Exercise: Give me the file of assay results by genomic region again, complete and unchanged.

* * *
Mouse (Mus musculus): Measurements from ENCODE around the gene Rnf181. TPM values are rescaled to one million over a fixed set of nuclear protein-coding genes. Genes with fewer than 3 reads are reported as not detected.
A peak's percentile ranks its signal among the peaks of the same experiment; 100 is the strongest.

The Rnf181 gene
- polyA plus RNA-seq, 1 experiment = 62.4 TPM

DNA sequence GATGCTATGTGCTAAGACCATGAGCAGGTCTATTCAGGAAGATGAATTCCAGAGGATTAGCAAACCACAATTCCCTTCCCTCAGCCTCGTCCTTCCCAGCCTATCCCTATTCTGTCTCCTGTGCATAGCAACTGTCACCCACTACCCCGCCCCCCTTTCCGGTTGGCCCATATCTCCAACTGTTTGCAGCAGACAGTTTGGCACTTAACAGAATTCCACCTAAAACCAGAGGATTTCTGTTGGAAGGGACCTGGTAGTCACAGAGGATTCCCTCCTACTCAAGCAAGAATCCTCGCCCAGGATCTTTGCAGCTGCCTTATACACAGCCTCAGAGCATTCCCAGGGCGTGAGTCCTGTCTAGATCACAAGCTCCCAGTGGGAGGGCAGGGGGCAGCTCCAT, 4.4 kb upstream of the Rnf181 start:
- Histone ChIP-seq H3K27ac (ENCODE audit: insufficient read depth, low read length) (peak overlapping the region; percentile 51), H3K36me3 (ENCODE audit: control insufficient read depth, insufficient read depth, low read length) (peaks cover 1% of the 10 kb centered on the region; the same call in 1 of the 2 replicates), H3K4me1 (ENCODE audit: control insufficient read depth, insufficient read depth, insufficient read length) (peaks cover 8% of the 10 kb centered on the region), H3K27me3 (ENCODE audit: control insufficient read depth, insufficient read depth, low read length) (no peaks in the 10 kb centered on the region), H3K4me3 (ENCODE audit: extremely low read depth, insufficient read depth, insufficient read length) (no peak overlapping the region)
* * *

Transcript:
Mouse (Mus musculus): Measurements from ENCODE around the gene Rnf181. TPM values are rescaled to one million over a fixed set of nuclear protein-coding genes. Genes with fewer than 3 reads are reported as not detected.
A peak's percentile ranks its signal among the peaks of the same experiment; 100 is the strongest.

The Rnf181 gene
- polyA plus RNA-seq, 1 experiment = 62.4 TPM

DNA sequence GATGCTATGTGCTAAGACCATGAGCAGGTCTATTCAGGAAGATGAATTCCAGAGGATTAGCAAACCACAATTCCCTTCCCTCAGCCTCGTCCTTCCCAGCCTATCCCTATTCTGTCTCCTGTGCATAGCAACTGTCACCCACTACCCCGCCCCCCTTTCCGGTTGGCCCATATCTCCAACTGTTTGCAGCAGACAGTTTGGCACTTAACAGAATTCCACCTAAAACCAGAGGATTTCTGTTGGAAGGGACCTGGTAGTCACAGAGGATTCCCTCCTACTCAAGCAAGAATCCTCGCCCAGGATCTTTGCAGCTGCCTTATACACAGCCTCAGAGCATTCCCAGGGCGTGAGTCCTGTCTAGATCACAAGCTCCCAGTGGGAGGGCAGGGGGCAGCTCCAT, 4.4 kb upstream of the Rnf181 start:
- Histone ChIP-seq H3K27ac (ENCODE audit: insufficient read depth, low read length) (peak overlapping the region; percentile 51), H3K36me3 (ENCODE audit: control insufficient read depth, insufficient read depth, low read length) (peaks cover 1% of the 10 kb centered on the region; the same call in 1 of the 2 replicates), H3K4me1 (ENCODE audit: control insufficient read depth, insufficient read depth, insufficient read length) (peaks cover 8% of the 10 kb centered on the region), H3K27me3 (ENCODE audit: control insufficient read depth, insufficient read depth, low read length) (no peaks in the 10 kb centered on the region), H3K4me3 (ENCODE audit: extremely low read depth, insufficient read depth, insufficient read length) (no peak overlapping the region)